Rick James released his third album, Bustin' Out of L Seven, which like his previous two albums, focused on producing a concept project. "L Seven" was named after a street on which James grew up in Buffalo.
In 1982, he was asked to produce a song for The Temptations' upcoming album, Reunion. Rick James used The Temptations vocals for the songs “Give It To Me Baby” and “Super Freak”. The Temptations former members Eddie Kendricks and David Ruffin returned to the group for this project. The song, "Standing on the Top", became a top ten R&B hit and James was credited in the song not only as a writer but as a duet singer, as well.
In 1982, just as the hype from Street Songs dropped, he released the gold-selling Throwin' Down album.
James continued to score hits with Motown into 1985 but by the end of that year he had begun to have struggles with the label.
Following the release of The Flag in 1986, James left Motown. He rebound quickly signing a lucrative deal with Warner Bros. He released the album, Wonderful, in 1988, which yielded the R&B hit, "Loosey's Rap". The video for the song was banned on MTV and BET for sexual content, which James labeled hypocritical. After the release of the UK-only 1989 album, Kickin', James' recording career slowed as he struggled with personal and legal problems. In 1989, James met 17-year-old party goer Tanya Hijazi. The two began a romance in 1990.
In 1993, he and future wife Tanya Hijazi were accused of holding 17-year old Katie Lauren Rowley of Gloucester hostage for up to six days (accounts vary on how long she was actually held), tying her up, forcing her to perform sexual acts, and burning her legs and abdomen with the hot end of a crack cocaine pipe during a week long cocaine binge. In 1993, the couple welcomed the arrival of their only child and James' youngest, Tazman.
In 1993, while out on bail for that earlier incident, Rick James, under the influence of cocaine, assaulted music executive Mary Sauger at the St. James Club and Hotel in West Hollywood. Sauger claims she met James and Hijazi for a business meeting, but said the two then kidnapped and beat her over a 20-hour period. He was found guilty of both offenses, but was cleared of a torture charge in the crack-pipe incident that could have put him in prison for the rest of his life. He served two years in Folsom Prison, and lost US $2 million in a civil suit to one of the women.
In 1997, a year following his release from prison for assault charges, James released his first new album in eight years, Urban Rapsody. Though James returned to live performances to promote the album, he stopped performing for a while after suffering a stroke following a show in Denver in 1998. Prior to the concert, James was interviewed on VH-1's Behind the Music, where he openly talked about his life and career and also mentioned his drug use, which he said was behind him.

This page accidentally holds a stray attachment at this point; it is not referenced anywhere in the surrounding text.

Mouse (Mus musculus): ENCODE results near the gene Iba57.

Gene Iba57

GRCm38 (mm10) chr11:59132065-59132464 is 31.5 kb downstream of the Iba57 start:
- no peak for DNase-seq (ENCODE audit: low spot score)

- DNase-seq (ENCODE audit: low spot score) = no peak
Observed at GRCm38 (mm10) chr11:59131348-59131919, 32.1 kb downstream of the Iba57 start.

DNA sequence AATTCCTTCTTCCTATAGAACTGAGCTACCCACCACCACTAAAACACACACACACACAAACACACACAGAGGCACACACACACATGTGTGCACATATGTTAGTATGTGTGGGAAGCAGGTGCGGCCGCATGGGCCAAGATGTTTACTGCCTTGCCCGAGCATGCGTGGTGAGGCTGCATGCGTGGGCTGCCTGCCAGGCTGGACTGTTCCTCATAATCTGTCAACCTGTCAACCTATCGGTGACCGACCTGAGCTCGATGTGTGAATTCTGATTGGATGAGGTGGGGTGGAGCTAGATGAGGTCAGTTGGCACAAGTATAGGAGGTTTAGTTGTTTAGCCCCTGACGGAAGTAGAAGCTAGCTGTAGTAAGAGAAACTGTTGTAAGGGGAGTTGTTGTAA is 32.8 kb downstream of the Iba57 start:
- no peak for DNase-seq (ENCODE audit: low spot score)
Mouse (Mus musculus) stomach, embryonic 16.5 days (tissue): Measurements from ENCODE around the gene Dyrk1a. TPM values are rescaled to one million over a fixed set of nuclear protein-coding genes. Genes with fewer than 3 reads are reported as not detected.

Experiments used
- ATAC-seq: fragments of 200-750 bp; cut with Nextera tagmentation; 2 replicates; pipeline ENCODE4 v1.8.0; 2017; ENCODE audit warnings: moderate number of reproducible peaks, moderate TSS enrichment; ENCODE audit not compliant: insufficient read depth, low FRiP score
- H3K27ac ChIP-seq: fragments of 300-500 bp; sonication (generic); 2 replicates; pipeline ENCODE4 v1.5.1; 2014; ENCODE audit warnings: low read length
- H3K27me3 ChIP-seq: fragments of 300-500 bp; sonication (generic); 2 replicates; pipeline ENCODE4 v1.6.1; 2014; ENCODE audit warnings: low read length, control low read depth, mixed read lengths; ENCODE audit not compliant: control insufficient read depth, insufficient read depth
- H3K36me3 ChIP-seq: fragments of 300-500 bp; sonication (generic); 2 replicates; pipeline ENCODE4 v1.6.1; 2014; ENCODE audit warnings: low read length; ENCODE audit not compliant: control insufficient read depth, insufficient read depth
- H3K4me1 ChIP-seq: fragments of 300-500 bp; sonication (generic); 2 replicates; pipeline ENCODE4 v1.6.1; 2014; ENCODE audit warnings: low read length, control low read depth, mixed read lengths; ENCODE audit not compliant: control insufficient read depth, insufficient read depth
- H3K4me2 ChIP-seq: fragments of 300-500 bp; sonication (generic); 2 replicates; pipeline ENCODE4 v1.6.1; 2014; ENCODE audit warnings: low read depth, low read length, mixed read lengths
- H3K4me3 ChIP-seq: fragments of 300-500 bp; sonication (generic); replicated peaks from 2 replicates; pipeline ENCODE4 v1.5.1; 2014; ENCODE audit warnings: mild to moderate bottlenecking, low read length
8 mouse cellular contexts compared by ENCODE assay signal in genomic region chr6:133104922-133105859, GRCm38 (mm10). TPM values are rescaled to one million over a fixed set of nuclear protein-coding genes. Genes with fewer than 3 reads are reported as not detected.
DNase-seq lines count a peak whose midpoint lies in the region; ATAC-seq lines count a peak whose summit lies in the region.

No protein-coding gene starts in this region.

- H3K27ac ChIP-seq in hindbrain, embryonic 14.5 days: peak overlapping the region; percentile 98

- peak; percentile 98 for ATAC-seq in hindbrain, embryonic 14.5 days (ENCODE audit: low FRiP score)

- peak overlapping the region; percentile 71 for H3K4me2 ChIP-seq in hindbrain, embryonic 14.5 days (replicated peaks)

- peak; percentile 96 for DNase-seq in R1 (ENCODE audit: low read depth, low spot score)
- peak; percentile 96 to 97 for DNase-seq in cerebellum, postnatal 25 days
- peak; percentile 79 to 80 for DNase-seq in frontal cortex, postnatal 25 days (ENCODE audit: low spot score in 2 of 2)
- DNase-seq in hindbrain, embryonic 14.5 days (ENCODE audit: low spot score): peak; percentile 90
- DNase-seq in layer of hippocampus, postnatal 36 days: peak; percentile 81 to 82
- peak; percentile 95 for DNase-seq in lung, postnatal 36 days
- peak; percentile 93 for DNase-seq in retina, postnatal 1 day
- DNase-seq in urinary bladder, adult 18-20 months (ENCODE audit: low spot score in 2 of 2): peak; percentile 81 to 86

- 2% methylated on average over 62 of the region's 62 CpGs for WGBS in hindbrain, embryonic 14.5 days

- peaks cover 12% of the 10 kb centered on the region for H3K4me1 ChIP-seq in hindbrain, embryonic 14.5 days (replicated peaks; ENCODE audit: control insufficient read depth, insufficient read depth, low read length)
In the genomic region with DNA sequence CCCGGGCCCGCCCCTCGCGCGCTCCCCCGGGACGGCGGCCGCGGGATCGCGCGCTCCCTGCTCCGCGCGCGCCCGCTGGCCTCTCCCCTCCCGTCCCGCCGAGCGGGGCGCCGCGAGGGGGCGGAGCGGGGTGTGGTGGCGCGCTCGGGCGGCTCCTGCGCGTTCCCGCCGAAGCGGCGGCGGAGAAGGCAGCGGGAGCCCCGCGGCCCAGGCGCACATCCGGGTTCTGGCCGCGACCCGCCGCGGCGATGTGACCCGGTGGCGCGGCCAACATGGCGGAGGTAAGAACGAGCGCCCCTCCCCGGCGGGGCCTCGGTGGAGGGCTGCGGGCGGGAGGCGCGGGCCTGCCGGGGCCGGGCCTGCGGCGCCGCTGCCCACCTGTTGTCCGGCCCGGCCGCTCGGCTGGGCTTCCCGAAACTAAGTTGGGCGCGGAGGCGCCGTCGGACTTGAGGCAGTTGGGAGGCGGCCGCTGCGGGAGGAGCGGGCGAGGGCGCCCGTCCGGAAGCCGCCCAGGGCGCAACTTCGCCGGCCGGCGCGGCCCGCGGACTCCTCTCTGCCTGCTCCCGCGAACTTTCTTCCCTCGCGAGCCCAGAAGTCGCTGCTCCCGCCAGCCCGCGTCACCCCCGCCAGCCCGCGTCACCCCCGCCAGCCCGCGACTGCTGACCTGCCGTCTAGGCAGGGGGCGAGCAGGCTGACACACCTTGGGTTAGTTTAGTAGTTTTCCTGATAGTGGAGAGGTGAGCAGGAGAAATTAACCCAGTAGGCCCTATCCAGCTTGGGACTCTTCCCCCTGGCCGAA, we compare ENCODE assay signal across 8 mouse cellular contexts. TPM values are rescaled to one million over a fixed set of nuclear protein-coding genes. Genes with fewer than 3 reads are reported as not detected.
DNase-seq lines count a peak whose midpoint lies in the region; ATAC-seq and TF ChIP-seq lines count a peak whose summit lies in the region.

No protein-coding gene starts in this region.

James' lifelong drug abuse began in his teens. A longtime marijuana user, he began using cocaine in the late 1960s. Cocaine use became an addiction for James by the late 1980s and he began freebasing by the end of the decade. James recalled smoking crack cocaine in his Beverly Hills mansion and often had aluminium foil on the windows to escape onlookers. James claimed he quit cocaine when he entered prison.
1998 Rick James had a stroke. James needed a pacemaker to help him breathe and by his death was dealing with overweight problems, which also affected his health.
Rick James and Teena Marie performed at the 4th annual B.E.T. Awards Show it would be his last televised performance. Rick James would later recite a catchphrase associated with him, when a young female backstage mistake him for someone else.
Before his death, Rick was working on an autobiography, The Confessions of Rick James: Memoirs of a Super freak, as well as a new album.
The morning of August 6, 2004, Rick James was found dead in his Los Angeles, California, home at the Oakwood apartment complex on Barham Boulevard by his caretaker. James had died from pulmonary failure and cardiac failure with his various health conditions of diabetes, stroke, a pacemaker, and a heart attack. Through his autopsy, alprazolam, diazepam, bupropion, citalopram, hydrocodone, digoxin, chlorpheniramine, methamphetamine and cocaine were found in his blood. However the coroner also stated, "None of the drugs or drug combinations were found to be at levels that were life-threatening in and of themselves." He was buried at Forest Lawn Cemetery in Buffalo, New York.